Coming to Nairobi, well Nairobi gave me the best “welcome to Nairobi ” that typifies the city. See, we had moved to Buru Buru phase 5 and teenage me was interested in a girl that went to the same church as we did. I showed off with my Motorola c118 (back then it was okay as long as you had a phone) and she invited me to her place. Long story short, one month into moving to Nairobi I was mugged of my shoes and Motorola in Jericho. Nothing says welcome to Nairobi like that, right?
In spite of that welcome, I love the city. It’s versatile, and its artistic styles and access to anything make it a wonderful place to work, I can’t vouch for living in Nairobi though. Life here is a game of chess. If you aren’t rich, you are a pawn. You live in houses that might collapse any day, water is like wishing on a genie and how about having to be a pedestrian in this city? It’s hectic. All I want is a city that actually functions. Water is available, and security works and systems that bring order to the city.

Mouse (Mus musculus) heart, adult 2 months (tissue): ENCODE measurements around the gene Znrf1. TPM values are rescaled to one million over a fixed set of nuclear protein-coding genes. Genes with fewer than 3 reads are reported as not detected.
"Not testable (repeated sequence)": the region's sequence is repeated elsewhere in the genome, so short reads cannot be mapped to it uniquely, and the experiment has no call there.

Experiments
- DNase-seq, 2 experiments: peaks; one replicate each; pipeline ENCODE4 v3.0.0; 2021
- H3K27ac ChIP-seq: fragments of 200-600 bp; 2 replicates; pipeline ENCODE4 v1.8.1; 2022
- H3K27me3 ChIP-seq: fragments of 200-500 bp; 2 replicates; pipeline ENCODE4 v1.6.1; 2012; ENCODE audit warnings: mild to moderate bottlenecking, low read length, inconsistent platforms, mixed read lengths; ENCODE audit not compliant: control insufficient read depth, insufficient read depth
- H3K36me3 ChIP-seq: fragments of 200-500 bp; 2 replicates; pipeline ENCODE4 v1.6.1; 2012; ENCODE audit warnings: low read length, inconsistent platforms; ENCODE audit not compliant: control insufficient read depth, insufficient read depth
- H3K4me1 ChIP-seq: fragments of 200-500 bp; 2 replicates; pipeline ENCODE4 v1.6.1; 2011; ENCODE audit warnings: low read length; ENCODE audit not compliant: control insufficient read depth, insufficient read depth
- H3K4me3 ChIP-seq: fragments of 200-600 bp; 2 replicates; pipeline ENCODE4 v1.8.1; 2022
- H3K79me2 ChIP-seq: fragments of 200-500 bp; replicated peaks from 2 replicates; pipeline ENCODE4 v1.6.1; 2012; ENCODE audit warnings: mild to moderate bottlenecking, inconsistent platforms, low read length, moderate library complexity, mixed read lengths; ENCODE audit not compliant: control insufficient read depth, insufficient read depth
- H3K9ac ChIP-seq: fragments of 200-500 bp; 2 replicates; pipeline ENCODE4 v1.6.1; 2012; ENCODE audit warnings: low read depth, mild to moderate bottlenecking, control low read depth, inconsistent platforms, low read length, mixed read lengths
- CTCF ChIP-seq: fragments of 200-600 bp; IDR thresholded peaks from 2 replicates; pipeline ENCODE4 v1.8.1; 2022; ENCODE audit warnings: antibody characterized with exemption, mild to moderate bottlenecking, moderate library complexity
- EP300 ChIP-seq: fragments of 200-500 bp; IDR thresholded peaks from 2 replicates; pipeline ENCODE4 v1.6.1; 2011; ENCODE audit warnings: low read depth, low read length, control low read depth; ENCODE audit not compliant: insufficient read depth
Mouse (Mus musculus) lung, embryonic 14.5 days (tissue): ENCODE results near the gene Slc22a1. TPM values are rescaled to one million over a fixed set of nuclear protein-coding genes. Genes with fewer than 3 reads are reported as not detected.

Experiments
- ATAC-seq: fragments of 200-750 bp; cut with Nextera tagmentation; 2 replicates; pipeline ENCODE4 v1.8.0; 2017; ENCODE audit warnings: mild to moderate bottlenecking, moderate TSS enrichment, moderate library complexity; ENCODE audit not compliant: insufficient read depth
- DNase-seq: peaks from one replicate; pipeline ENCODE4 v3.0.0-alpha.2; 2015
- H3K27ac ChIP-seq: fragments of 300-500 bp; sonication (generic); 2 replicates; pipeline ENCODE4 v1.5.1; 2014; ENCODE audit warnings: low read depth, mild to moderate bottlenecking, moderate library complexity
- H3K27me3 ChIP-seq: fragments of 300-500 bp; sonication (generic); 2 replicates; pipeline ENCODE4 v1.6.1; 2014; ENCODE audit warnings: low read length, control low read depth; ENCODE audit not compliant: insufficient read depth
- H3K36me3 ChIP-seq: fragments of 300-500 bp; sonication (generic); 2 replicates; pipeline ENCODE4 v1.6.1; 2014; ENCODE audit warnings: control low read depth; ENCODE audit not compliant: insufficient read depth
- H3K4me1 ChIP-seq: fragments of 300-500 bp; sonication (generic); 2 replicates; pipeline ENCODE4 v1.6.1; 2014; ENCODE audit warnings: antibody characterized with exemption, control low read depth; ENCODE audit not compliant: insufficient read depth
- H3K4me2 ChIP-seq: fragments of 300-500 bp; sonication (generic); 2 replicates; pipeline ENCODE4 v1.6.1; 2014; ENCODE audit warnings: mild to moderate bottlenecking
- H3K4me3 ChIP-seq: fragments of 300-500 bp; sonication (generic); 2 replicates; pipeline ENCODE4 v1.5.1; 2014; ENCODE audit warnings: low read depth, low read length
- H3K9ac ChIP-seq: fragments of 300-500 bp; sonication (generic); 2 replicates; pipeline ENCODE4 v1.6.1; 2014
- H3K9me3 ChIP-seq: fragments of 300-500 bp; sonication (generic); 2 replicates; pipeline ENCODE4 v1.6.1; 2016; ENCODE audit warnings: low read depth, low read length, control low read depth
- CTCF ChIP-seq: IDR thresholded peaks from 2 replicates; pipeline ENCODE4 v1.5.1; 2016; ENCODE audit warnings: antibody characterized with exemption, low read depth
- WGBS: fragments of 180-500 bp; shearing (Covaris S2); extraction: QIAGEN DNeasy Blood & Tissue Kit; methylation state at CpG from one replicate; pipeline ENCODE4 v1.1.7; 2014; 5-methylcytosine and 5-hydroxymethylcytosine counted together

- What do you love about Nairobi?
Nairobi is like Nakumatt in its glory days; you need it, this city’s got it. I just love how the city provides you with options from cuisine, arts, and education to healthcare. Plus, you don’t have to send someone to Bungoma for car spares.